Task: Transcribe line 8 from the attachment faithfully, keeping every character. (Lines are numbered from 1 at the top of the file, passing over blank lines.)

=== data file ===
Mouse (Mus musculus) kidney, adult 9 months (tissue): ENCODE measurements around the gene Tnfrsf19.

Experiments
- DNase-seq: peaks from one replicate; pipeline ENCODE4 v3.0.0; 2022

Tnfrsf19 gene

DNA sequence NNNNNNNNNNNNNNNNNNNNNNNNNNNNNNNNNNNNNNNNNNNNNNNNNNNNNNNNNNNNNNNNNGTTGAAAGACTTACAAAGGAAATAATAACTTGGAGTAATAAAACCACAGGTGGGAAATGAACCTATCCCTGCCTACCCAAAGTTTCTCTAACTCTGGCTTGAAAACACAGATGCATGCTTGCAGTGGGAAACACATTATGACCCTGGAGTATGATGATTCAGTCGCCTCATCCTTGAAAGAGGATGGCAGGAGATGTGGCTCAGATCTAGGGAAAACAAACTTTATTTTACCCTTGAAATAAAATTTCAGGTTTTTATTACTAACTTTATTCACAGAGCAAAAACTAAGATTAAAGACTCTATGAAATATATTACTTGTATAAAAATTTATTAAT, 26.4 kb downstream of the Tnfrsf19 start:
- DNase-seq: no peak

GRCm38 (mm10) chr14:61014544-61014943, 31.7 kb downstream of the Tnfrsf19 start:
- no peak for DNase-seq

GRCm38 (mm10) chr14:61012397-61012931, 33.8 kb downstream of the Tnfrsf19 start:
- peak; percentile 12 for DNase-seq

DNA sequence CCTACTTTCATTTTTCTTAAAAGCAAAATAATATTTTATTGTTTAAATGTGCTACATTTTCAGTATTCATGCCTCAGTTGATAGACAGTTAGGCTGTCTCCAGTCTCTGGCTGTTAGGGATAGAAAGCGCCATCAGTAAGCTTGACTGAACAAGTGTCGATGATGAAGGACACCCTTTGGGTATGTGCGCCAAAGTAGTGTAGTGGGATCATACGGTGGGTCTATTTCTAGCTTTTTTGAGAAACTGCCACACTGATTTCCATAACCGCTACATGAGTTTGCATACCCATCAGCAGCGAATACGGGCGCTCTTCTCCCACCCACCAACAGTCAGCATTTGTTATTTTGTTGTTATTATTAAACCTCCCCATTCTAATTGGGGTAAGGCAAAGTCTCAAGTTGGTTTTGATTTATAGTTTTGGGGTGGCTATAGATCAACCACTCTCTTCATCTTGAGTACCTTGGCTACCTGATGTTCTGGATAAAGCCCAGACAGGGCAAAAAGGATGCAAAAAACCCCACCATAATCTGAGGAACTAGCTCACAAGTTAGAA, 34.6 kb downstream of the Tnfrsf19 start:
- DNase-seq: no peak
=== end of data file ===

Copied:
- no peak for DNase-seq